The other day, Joe and I were in the front yard. He had clippers and I had a rake and a bucket — we had assumed our gardening roles. Although the plants and place were different, the scene was remarkably similar to one that inspired one of my favorite posts from a few years ago. In honor of gardening, roles, Labor Day, and weekend chores, I thought I’d share that post again and throw in some pictures from the present as proof that the more things change, the more they stay the same.

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Just One Word: Plastics

There’s a famous scene from the classic Dustin Hoffman film The Graduate. It’s also one of the most quoted moments in the film, and often makes the list of most-quotable lines in all of film history.

Hoffman portrays Benjamin, a recent college graduate without any direction. At a party, a family friend with career advice approaches him.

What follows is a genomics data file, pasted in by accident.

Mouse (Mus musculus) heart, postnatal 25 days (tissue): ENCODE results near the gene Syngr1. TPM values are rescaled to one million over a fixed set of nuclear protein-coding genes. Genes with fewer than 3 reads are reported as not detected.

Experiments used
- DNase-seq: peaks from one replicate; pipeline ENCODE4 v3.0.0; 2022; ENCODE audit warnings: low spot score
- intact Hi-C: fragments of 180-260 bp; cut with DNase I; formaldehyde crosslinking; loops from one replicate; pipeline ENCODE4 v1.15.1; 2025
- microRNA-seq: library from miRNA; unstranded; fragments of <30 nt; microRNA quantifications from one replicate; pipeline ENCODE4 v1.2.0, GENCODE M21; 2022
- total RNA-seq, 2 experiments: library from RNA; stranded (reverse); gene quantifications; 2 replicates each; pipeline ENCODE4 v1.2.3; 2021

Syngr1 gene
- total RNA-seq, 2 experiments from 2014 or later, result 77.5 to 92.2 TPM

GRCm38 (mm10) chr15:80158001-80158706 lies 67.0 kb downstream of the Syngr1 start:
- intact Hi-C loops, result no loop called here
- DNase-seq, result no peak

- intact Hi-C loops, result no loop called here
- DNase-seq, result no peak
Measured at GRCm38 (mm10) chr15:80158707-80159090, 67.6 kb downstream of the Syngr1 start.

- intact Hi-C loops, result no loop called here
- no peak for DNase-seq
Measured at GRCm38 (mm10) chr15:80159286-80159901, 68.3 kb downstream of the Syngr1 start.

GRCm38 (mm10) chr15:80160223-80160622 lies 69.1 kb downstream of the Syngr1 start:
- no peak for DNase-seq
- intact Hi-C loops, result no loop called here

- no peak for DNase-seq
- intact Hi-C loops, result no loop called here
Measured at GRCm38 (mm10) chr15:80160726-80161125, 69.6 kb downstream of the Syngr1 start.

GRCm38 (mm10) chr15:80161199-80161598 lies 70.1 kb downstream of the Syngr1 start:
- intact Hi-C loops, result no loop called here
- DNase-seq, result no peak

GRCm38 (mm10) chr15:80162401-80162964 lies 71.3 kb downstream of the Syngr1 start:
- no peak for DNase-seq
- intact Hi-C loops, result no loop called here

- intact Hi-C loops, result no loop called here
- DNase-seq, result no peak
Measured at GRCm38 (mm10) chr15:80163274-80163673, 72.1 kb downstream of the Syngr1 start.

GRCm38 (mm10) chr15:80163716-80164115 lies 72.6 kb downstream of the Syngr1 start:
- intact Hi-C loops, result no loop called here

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Dollarweed Makes No Sense


When it comes to my lawn, I’m pretty much a live and let live kind of guy. If it’s green, it stays — and for decades my policy has worked.

I haven’t had to use poisons. Insects and wildlife seem to appreciate the blend of greens and flowering weeds. Most importantly, it’s the one aspect of gardening and home ownership that has remained stress-free.

I refuse to be a suburban slave to my lawn — at least that’s what I said until dollarweed entered my life.